US6199035B1 - Pitch-lag estimation in speech coding - Google Patents

Pitch-lag estimation in speech coding Download PDF

Info

Publication number
US6199035B1
US6199035B1 US09073697 US7369798A US6199035B1 US 6199035 B1 US6199035 B1 US 6199035B1 US 09073697 US09073697 US 09073697 US 7369798 A US7369798 A US 7369798A US 6199035 B1 US6199035 B1 US 6199035B1
Authority
US
Grant status
Grant
Patent type
Prior art keywords
frame
pitch
weighting
frames
function
Prior art date
Legal status (The legal status is an assumption and is not a legal conclusion. Google has not performed a legal analysis and makes no representation as to the accuracy of the status listed.)
Expired - Lifetime
Application number
US09073697
Inventor
Ari Lakaniemi
Janne Vainio
Pasi Ojala
Petri Haavisto
Current Assignee (The listed assignees may be inaccurate. Google has not performed a legal analysis and makes no representation or warranty as to the accuracy of the list.)
Nokia Technologies Oy
Original Assignee
Nokia Mobile Phones Ltd
Priority date (The priority date is an assumption and is not a legal conclusion. Google has not performed a legal analysis and makes no representation as to the accuracy of the date listed.)
Filing date
Publication date
Grant date

Links

Images

Classifications

    • GPHYSICS
    • G10MUSICAL INSTRUMENTS; ACOUSTICS
    • G10LSPEECH ANALYSIS OR SYNTHESIS; SPEECH RECOGNITION; SPEECH OR VOICE PROCESSING; SPEECH OR AUDIO CODING OR DECODING
    • G10L19/00Speech or audio signals analysis-synthesis techniques for redundancy reduction, e.g. in vocoders; Coding or decoding of speech or audio signals, using source filter models or psychoacoustic analysis
    • G10L19/04Speech or audio signals analysis-synthesis techniques for redundancy reduction, e.g. in vocoders; Coding or decoding of speech or audio signals, using source filter models or psychoacoustic analysis using predictive techniques
    • G10L19/08Determination or coding of the excitation function; Determination or coding of the long-term prediction parameters
    • GPHYSICS
    • G10MUSICAL INSTRUMENTS; ACOUSTICS
    • G10LSPEECH ANALYSIS OR SYNTHESIS; SPEECH RECOGNITION; SPEECH OR VOICE PROCESSING; SPEECH OR AUDIO CODING OR DECODING
    • G10L19/00Speech or audio signals analysis-synthesis techniques for redundancy reduction, e.g. in vocoders; Coding or decoding of speech or audio signals, using source filter models or psychoacoustic analysis
    • G10L2019/0001Codebooks
    • G10L2019/0011Long term prediction filters, i.e. pitch estimation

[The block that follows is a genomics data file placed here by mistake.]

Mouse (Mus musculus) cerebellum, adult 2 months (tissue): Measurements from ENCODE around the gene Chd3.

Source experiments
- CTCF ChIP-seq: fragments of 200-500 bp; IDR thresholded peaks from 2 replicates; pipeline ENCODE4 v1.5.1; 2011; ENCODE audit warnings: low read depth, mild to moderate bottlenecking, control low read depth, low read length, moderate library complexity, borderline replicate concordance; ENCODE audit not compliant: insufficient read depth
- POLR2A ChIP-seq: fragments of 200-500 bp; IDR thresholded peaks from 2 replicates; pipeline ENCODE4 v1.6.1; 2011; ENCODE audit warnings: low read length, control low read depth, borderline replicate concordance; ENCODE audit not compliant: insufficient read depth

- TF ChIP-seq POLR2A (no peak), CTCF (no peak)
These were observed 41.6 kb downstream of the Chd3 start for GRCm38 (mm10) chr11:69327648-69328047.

• GPHYSICS
    • G10MUSICAL INSTRUMENTS; ACOUSTICS
    • G10LSPEECH ANALYSIS OR SYNTHESIS; SPEECH RECOGNITION; SPEECH OR VOICE PROCESSING; SPEECH OR AUDIO CODING OR DECODING
    • G10L25/00Speech or voice analysis techniques not restricted to a single one of groups G10L15/00-G10L21/00
    • G10L25/03Speech or voice analysis techniques not restricted to a single one of groups G10L15/00-G10L21/00 characterised by the type of extracted parameters
    • G10L25/06Speech or voice analysis techniques not restricted to a single one of groups G10L15/00-G10L21/00 characterised by the type of extracted parameters the extracted parameters being correlation coefficients

Abstract

A method of speech coding a sampled speech signal using long term prediction (LTP). A LTP pitch-lag parameter is determined for each frame of the speech signal by first determining the autocorrelation function for the frame within the signal, between predefined maximum and minimum delays. The autocorrelation function is then weighted to emphasize the function for delays in the neighborhood of the pitch-lag parameter determined for the most recent voiced frame. The maximum value for the weighted autocorrelation function is then found and identified as the pitch-lag parameter for the frame.

Description

FIELD OF THE INVENTION

The present invention relates to speech coding and is applicable in particular to methods and apparatus for speech coding which use a long term prediction (LTP) parameter.

BACKGROUND OF THE INVENTION

Speech coding is used in many communications applications where it is desirable to compress an audio speech signal to reduce the quantity of data to be transmitted, processed, or stored. In particular, speech coding is applied widely in cellular telephone networks where mobile phones and communicating base controller stations are provided with so called “audio codecs” which perform coding and decoding on speech signals. Data compression by speech coding in cellular telephone networks is made necessary by the need to maximise network call capacity.